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Opinion of Mr Advocate General Darmon delivered on 8 November 1990. # The Queen v Immigration Appeal Tribunal, ex parte Gustaff Desiderius Antonissen. # Reference for a preliminary ruling: High Court of Justice, Queen's Bench Division - United Kingdom. # Free movement of workers - Right of residence - Seeking employment - Temporal limitation. # Case C-292/89.
Concluziile avocatului general Darmon prezentate la data de8 noiembrie 1990.
The Queen împotriva Immigration Appeal Tribunal, ex parte Gustaff Desiderius Antonissen.
Cerere având ca obiect pronunțarea unei hotărâri preliminare: High Court of Justice, Queen's Bench Division - Regatul Unit.
Libera circulație a lucrătorilor.
Concluziile avocatului general Darmon prezentate la data de8 noiembrie 1990.
The Queen împotriva Immigration Appeal Tribunal, ex parte Gustaff Desiderius Antonissen.
Cerere având ca obiect pronunțarea unei hotărâri preliminare: High Court of Justice, Queen's Bench Division - Regatul Unit.
Libera circulație a lucrătorilor.
ECLI identifier: ECLI:EU:C:1990:387
Opinion of Mr Advocate General Darmon delivered on 8 November 1990. - The Queen v Immigration Appeal Tribunal, ex parte Gustaff Desiderius Antonissen. - Reference for a preliminary ruling: High Court of Justice, Queen's Bench Division - United Kingdom. - Free movement of workers - Right of residence - Seeking employment - Temporal limitation. - Case C-292/89.
European Court reports 1991 Page I-00745
Swedish special edition Page I-00055
Finnish special edition Page I-00067
Members of the Court,
1. By decision of 14 June 1989, the High Court of Justice, Queen' s Bench Division, referred to the Court for a preliminary ruling two questions on the interpretation of provisions of Community law relating to the free movement of workers in connexion with a situation in which a national of a Member State wishes to take up employment in the territory of another Member State. More specifically, the national court asks about the legal conditions attaching to the residence of the person concerned in the State in which he is seeking employment.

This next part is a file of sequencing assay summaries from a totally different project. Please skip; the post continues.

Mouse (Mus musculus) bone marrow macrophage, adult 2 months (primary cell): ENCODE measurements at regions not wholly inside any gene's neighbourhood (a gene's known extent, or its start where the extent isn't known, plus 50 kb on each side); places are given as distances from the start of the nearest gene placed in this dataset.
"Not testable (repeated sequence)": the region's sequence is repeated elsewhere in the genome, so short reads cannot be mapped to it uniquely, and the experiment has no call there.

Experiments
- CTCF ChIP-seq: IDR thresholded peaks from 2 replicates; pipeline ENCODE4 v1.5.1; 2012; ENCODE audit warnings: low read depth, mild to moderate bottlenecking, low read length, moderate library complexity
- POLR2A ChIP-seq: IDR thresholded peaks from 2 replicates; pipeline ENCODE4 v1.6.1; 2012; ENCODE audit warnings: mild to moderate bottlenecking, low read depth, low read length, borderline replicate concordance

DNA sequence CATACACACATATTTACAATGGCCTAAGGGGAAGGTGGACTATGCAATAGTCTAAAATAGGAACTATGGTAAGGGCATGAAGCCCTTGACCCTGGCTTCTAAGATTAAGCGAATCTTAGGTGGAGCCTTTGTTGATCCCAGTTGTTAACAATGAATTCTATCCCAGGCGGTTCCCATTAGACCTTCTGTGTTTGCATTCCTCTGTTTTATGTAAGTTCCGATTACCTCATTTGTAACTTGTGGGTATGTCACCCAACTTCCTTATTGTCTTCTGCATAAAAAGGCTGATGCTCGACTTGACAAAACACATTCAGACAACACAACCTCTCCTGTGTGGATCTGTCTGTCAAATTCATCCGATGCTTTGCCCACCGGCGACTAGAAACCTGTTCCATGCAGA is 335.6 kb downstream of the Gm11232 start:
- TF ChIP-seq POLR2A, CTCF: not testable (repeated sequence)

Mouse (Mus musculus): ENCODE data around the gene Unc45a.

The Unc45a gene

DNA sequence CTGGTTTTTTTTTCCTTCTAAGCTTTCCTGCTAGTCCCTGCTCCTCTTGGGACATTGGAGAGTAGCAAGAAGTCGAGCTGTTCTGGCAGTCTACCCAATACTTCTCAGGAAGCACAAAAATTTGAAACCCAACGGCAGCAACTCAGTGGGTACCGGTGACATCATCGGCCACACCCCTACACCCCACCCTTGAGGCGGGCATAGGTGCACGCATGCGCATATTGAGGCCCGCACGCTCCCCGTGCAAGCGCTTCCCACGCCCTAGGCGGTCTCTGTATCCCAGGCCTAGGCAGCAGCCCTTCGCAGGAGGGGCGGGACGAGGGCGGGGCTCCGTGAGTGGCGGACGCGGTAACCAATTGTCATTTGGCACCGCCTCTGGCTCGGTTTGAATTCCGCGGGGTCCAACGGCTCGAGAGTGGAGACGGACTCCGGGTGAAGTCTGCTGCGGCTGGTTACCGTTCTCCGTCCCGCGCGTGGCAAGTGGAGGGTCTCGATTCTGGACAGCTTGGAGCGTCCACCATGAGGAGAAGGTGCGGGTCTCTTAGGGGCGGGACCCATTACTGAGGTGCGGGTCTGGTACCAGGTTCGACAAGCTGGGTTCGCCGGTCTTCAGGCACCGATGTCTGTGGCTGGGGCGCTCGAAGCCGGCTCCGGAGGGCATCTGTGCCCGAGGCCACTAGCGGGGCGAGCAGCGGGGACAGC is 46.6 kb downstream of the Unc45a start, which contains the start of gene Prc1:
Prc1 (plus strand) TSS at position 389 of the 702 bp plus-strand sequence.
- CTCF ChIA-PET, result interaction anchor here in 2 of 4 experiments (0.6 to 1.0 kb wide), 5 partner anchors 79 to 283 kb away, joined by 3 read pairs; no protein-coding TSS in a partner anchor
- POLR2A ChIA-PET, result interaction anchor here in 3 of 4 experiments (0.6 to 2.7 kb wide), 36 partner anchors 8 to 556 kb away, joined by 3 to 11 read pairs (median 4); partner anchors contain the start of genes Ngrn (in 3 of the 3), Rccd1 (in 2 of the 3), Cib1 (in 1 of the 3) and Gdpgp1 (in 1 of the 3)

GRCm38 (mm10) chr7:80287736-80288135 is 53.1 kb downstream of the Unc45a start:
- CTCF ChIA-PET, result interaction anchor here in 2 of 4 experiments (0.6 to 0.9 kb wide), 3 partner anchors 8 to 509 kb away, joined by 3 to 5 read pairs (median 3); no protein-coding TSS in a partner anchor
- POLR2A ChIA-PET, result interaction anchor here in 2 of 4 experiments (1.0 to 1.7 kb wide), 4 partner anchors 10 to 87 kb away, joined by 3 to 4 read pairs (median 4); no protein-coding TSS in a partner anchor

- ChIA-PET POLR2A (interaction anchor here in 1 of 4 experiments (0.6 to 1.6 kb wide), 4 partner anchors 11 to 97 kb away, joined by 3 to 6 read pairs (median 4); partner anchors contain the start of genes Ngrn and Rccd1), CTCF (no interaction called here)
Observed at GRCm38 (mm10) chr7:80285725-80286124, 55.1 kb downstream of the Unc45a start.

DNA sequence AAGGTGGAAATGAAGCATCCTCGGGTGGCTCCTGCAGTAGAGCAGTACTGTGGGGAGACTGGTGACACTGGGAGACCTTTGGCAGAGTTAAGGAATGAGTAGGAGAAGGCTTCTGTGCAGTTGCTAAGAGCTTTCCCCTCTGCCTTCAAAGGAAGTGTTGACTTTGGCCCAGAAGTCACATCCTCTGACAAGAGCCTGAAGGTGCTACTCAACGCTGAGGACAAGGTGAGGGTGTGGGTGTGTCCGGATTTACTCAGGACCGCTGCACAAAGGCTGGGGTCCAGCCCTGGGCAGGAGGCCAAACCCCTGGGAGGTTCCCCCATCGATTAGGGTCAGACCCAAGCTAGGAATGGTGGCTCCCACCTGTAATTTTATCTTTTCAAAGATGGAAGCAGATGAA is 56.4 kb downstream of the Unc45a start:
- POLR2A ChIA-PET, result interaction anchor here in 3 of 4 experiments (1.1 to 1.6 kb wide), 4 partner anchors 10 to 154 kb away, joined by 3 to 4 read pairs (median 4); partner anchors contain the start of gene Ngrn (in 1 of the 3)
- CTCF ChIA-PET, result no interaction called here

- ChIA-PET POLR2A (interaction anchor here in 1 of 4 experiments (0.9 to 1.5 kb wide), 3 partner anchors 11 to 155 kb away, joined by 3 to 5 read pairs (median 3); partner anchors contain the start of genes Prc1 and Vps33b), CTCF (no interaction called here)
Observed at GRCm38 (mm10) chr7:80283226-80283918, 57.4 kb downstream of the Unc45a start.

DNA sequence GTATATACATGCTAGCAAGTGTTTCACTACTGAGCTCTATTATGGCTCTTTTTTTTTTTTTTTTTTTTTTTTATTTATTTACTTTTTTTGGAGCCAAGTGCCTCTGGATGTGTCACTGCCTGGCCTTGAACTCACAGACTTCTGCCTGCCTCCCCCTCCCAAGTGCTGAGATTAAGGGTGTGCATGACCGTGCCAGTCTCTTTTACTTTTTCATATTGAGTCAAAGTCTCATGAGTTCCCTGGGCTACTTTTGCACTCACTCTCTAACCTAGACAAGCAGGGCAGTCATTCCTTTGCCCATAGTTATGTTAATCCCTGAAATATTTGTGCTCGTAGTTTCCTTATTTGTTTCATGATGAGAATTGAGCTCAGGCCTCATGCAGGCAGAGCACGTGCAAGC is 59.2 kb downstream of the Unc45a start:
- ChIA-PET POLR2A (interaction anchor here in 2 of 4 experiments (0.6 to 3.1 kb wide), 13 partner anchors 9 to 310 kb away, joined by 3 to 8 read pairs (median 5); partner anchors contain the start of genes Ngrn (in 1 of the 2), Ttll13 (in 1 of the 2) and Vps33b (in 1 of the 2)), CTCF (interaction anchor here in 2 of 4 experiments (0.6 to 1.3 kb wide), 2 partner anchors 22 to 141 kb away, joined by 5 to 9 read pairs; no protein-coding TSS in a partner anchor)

2. In the main proceedings, Mr Antonissen, a Belgian national, applied to the High Court of Justice, Queen' s Bench Division, for judicial review of a decision of the Immigration Appeal Tribunal dismissing his appeal against a decision taken by the Secretary of State on 27 November 1987 to deport him. Mr Antonissen, who had entered the United Kingdom in October 1984, had not yet worked there when, in September 1986, he was arrested on a charge of unlawful possession of cocaine and possession of that drug with intent to supply. On 30 March 1987 he was sentenced to imprisonment by the Liverpool Crown Court. The deportation order was made while he was still serving his sentence. Mr Antonissen was released from prison on parole on 21 December 1987. He left the United Kingdom on 14 June 1989.
3. The outcome of the main proceedings turns on Community law in so far as the powers of the national authorities in the field of deportation are subject to special limitations as regards nationals of other Member States with a right of residence by virtue of the freedom of movement of workers. It is pointed out in particular that whereas the right to stay in a Member State for the purpose of employment as provided for in Article 48(3)(c) of the EEC Treaty may be subject to "limitations justified on grounds of public policy, public security or public health" (1), it follows from Article 3 of Council Directive 64/221/EEC of 25 February 1964 (2) that measures taken on grounds of public policy or of public security, which may consist of deportation measures, must be "based exclusively on the personal conduct of the individual concerned" and that "previous criminal convictions shall not in themselves constitute grounds for the taking of such measures". Consequently, leaving aside certain aspects of Mr Antonissen' s situation which were taken into account by the Secretary of State in ordering his deportation, it must be determined to what extent a national of a Member State who is looking for employment in the territory of another Member State may rely on the protective provisions included among the rules governing the free movement of workers.
4. In its first question, the national court asks essentially whether it is contrary to the provisions of Community law governing the free movement of workers for the legislation of a Member State to provide that a national of another Member State who entered the first State in order to look for employment there may be required to leave the territory of that State (subject to appeal) if after six months he has failed to find employment. It was under such legislation that the relevant deportation order was issued. The second question seeks to establish what weight the national court should attach to the declaration contained in the minutes of the meeting of the Council at which Directive 68/360/EEC was adopted (3). As we shall see, the second question will be answered as a matter of course during the discussion to which the first question will give rise.